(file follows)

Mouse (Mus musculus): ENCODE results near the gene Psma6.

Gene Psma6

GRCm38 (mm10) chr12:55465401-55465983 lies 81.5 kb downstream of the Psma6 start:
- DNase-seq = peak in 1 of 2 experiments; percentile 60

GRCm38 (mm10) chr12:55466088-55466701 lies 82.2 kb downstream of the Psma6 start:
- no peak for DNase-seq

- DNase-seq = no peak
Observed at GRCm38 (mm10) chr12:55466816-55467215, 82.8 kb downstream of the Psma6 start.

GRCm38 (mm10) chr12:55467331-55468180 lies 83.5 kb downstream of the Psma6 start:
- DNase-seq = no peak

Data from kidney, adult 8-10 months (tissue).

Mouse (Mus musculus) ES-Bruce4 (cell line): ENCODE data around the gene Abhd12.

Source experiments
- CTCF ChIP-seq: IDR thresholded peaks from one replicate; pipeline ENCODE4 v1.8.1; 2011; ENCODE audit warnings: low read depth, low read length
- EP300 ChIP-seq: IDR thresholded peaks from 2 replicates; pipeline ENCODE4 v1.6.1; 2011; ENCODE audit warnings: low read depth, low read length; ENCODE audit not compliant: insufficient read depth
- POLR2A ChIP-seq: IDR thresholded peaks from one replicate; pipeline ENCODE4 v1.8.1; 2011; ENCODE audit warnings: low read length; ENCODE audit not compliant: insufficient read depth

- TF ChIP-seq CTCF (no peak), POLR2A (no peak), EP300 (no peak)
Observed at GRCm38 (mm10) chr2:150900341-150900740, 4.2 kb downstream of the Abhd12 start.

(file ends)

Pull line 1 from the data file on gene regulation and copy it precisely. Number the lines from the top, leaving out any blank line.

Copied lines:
Mouse (Mus musculus): ENCODE results near the gene Psma6.